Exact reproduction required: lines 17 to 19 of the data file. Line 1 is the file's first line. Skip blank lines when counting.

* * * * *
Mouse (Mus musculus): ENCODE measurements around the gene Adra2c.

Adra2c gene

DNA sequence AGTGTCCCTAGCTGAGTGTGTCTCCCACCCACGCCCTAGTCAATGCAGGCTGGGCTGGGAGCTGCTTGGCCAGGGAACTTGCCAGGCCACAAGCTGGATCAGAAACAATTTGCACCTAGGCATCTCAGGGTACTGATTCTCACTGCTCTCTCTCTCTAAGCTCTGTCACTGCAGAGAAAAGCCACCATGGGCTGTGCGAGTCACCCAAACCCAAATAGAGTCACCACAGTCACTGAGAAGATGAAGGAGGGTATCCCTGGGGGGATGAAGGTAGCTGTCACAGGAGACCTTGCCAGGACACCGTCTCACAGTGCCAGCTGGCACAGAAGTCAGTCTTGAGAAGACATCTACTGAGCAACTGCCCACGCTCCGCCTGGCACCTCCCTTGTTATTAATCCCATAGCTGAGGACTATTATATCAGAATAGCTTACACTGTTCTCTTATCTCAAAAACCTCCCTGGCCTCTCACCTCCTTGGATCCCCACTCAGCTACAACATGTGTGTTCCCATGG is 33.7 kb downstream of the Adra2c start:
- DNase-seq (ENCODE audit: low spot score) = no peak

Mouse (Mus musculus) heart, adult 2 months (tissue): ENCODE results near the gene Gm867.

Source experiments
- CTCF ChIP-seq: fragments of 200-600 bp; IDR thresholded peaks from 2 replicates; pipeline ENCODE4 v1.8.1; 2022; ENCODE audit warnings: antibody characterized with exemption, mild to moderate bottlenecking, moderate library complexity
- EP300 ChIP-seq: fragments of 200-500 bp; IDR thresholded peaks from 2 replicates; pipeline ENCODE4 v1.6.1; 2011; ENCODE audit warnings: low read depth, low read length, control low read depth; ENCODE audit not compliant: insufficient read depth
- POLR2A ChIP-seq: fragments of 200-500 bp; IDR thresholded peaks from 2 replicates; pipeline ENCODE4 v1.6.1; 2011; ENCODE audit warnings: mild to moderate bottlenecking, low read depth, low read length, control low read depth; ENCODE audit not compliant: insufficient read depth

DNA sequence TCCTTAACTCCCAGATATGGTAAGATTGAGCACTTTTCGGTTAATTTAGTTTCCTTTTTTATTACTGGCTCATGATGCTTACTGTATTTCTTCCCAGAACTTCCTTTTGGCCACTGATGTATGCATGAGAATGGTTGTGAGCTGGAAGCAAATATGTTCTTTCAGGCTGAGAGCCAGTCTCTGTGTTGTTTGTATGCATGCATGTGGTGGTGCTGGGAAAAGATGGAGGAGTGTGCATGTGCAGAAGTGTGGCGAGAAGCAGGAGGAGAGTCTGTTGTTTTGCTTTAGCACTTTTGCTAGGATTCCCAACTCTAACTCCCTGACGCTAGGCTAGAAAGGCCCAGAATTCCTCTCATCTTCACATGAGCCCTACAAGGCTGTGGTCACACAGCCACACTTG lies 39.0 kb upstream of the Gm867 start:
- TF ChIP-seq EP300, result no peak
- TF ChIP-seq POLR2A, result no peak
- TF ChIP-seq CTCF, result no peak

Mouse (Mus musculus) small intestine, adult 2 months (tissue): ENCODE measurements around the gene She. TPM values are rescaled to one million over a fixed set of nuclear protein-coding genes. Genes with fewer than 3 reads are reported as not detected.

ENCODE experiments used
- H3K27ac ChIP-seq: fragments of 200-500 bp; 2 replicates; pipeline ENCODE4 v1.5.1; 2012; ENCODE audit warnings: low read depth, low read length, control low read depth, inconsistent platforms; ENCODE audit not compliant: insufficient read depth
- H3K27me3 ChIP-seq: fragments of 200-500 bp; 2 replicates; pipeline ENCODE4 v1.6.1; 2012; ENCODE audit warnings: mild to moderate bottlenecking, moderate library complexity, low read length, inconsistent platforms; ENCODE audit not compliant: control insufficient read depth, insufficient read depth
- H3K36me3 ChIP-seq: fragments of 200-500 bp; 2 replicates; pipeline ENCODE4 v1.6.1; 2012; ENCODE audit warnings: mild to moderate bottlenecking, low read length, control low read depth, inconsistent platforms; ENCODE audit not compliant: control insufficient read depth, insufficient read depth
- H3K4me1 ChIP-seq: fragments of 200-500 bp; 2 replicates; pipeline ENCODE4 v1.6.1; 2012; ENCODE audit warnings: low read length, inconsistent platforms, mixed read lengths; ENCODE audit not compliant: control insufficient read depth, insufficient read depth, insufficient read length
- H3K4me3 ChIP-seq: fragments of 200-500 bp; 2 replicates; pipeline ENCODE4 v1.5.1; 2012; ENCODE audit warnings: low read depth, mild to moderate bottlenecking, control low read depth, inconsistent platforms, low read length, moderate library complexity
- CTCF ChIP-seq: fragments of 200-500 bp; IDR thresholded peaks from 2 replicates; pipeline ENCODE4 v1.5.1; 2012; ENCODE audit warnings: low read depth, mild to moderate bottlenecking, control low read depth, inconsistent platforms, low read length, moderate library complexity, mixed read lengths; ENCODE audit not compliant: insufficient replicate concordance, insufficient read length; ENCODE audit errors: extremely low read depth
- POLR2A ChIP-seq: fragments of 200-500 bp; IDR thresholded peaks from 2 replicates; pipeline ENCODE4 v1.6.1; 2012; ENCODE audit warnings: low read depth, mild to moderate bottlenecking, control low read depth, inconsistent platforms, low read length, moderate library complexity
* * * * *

- H3K27me3 ChIP-seq: fragments of 200-500 bp; 2 replicates; pipeline ENCODE4 v1.6.1; 2012; ENCODE audit warnings: mild to moderate bottlenecking, moderate library complexity, low read length, inconsistent platforms; ENCODE audit not compliant: control insufficient read depth, insufficient read depth
- H3K36me3 ChIP-seq: fragments of 200-500 bp; 2 replicates; pipeline ENCODE4 v1.6.1; 2012; ENCODE audit warnings: mild to moderate bottlenecking, low read length, control low read depth, inconsistent platforms; ENCODE audit not compliant: control insufficient read depth, insufficient read depth
- H3K4me1 ChIP-seq: fragments of 200-500 bp; 2 replicates; pipeline ENCODE4 v1.6.1; 2012; ENCODE audit warnings: low read length, inconsistent platforms, mixed read lengths; ENCODE audit not compliant: control insufficient read depth, insufficient read depth, insufficient read length